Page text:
Teen Vogue's new editor, 27, issues apology after racist tweets emerge
Teen Vogue’s new editor, 27, issues lengthy public apology and says she’s committed to having difficult conversations’ after homophobic and racist tweets she wrote as a teenager resurfaced online
- Alexi McCammond , 27, was last week named the new Editor-in-Chief of Teen Vogue; she is set to start at the magazine on March 26
- However, around 20 Teen Vogue staffers penned a letter to parent company Conde Nast after some of McCammond’s old tweets resurfaced
- The tweets, penned when McCammond was a teenager, mocked Asian people and featured homophobic slurs
- McCammond apologized to staff in an internal email on Monday
- She has now released a lengthy public apology for the ‘Teen Vogue community’
- It comes just weeks after her boyfriend TJ Ducklo, who worked as President Biden’s deputy press secretary, was forced to resign from the White House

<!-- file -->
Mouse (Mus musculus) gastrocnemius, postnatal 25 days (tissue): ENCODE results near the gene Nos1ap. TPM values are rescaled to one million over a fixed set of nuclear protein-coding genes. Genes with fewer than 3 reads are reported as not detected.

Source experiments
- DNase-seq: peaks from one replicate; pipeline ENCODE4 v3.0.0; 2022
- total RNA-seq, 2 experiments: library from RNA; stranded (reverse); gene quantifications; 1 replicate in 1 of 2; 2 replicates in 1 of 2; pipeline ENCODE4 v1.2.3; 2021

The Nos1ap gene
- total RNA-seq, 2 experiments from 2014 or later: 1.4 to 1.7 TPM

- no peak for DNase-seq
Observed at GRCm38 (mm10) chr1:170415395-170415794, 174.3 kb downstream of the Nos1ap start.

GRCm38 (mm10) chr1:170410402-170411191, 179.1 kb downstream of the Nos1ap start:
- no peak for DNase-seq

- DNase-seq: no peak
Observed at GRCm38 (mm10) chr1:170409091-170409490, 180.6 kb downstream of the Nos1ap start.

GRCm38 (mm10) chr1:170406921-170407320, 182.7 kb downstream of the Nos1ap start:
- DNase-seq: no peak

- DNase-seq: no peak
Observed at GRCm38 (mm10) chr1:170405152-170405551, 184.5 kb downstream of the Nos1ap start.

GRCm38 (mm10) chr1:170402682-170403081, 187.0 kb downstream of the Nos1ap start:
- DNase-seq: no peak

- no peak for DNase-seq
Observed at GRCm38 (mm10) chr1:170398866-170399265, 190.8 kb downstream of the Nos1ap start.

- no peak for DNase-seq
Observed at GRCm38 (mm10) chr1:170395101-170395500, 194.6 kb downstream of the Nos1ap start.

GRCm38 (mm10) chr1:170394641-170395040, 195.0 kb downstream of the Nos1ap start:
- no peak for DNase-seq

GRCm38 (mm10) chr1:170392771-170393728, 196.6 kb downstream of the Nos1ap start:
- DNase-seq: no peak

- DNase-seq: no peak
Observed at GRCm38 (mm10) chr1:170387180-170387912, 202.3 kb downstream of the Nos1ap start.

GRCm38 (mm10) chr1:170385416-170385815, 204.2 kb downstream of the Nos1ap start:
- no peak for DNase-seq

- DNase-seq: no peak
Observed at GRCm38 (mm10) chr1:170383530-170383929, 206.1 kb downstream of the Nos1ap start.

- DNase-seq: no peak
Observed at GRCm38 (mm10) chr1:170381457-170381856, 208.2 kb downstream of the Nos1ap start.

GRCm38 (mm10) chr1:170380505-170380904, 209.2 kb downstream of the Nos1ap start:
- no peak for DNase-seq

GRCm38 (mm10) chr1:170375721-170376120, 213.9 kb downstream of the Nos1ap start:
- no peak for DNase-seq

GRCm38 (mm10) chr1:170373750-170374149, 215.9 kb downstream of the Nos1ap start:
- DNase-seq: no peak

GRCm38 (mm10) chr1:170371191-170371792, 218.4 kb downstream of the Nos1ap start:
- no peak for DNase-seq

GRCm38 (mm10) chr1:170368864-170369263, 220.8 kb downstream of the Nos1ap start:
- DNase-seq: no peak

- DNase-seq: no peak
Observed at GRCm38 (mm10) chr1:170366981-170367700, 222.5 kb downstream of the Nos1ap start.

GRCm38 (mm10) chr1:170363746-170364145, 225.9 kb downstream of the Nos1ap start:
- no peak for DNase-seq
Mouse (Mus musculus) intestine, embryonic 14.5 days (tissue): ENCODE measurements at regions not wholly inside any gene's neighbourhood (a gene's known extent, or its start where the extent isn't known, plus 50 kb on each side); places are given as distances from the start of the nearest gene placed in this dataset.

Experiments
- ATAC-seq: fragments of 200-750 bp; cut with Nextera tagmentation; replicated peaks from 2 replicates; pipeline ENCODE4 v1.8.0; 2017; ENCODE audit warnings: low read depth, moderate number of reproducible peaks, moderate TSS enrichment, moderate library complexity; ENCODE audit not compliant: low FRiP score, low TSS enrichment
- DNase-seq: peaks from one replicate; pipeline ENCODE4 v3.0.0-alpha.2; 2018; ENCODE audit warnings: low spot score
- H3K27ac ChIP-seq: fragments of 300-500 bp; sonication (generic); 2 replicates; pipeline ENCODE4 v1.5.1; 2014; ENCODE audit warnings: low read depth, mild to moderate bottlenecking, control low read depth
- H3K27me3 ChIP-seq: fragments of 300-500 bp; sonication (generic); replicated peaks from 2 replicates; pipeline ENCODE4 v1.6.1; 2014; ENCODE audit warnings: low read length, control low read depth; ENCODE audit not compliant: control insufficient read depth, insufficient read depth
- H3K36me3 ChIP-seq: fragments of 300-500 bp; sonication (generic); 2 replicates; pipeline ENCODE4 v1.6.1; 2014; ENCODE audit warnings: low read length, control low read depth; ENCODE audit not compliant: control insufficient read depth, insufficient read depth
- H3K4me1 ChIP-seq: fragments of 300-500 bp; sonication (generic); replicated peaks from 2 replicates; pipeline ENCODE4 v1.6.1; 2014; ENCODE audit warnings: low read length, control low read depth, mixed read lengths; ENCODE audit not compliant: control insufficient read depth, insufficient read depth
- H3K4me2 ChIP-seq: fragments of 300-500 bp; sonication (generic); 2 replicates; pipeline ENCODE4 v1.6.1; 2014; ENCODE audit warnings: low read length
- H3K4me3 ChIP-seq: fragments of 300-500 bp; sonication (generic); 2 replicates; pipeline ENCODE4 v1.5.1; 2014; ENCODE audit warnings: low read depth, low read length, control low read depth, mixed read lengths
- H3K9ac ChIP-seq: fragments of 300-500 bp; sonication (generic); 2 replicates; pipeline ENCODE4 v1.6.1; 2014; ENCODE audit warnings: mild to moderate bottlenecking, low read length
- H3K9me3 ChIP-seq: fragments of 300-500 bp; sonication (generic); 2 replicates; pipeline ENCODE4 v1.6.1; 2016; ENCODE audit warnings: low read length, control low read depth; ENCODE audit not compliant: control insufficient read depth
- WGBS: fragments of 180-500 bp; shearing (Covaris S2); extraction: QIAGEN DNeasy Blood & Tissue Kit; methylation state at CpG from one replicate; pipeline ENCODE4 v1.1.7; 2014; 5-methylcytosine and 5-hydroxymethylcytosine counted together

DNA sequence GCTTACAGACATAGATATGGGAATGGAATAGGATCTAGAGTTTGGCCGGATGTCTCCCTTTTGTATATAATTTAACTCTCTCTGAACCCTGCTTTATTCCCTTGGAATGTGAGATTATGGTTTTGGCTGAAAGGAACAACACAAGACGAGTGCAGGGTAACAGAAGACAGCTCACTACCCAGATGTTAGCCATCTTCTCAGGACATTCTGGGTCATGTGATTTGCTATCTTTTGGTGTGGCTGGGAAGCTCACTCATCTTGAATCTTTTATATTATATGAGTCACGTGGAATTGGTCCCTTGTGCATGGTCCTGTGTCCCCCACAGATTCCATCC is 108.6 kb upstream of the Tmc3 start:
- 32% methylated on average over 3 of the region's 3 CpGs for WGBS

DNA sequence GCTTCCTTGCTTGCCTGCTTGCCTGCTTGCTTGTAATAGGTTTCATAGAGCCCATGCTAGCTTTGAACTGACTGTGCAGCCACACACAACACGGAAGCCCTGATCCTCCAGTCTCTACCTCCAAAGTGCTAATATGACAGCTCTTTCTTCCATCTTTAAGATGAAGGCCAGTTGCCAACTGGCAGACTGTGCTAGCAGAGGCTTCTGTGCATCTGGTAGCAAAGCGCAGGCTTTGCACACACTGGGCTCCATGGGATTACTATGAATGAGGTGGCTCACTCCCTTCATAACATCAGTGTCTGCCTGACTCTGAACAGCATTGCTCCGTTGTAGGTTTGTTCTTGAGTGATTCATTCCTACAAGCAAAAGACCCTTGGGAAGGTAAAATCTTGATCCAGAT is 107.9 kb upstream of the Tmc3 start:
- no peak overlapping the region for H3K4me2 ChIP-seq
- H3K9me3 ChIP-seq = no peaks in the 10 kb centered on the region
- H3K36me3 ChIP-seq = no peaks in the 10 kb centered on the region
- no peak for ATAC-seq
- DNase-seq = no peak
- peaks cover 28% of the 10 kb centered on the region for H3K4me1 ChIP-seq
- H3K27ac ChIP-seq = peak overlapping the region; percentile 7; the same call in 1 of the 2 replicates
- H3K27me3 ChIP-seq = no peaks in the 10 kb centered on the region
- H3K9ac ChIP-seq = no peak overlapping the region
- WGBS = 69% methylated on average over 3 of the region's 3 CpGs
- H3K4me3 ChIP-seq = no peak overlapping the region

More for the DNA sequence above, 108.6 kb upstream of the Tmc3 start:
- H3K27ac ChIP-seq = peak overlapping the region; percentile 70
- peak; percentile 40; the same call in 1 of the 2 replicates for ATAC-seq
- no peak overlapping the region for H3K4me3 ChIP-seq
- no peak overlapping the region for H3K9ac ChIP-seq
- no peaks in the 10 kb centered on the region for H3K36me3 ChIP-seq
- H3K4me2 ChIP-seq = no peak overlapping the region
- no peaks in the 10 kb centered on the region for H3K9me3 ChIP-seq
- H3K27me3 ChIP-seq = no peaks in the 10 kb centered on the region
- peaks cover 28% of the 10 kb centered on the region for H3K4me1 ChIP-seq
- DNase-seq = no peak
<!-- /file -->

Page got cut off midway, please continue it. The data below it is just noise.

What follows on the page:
- He had threatened a Politico journalist who wanted to report on McCammond and Ducklo’s secret relationship
Teen Vogue’s new editor Alexi McCammond has issued a lengthy public apology after racist and homophobic tweets she wrote as a teenager resurfaced on the internet.
The 27-year-old penned an open letter to the ‘Teen Vogue community’ on Wednesday, just days after her decade-old tweets sparked debate about whether her new job offer should be revoked.
‘What an awful introduction we’ve had to each other this week,’ she wrote in the letter, which she posted across her social media accounts.
‘This has been one of the hardest weeks of my life in large part because of the intense pain I know my words and my announcement have caused so many of you.
‘I’ve apologized for my past racist and homophobic tweets and will reiterate that there’s no excuse for perpetuating those awful stereotypes in any way.’
Teen Vogue’s new editor Alexi McCammond has released a lengthy public apology after racist and homophobic tweets she posted in 2011 resurfaced on the internet
McCammond’s resurfaced tweets, which have been widely shared online, include one in which she wrote: ‘Googling how to not wake up with swollen Asian eyes’.
Another now-deleted tweet read: ‘Give me a 2/10 on my chem problem, cross out all of my work and don’t explain what i did wrong… thanks a lot stupid asian T.A. you’re great.’